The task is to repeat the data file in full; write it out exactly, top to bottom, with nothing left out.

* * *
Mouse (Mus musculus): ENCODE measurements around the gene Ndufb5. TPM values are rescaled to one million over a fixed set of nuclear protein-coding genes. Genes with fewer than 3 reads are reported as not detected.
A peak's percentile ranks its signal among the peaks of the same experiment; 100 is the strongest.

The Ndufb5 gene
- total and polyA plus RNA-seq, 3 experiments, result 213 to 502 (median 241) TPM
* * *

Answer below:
Mouse (Mus musculus): ENCODE measurements around the gene Ndufb5. TPM values are rescaled to one million over a fixed set of nuclear protein-coding genes. Genes with fewer than 3 reads are reported as not detected.
A peak's percentile ranks its signal among the peaks of the same experiment; 100 is the strongest.

The Ndufb5 gene
- total and polyA plus RNA-seq, 3 experiments, result 213 to 502 (median 241) TPM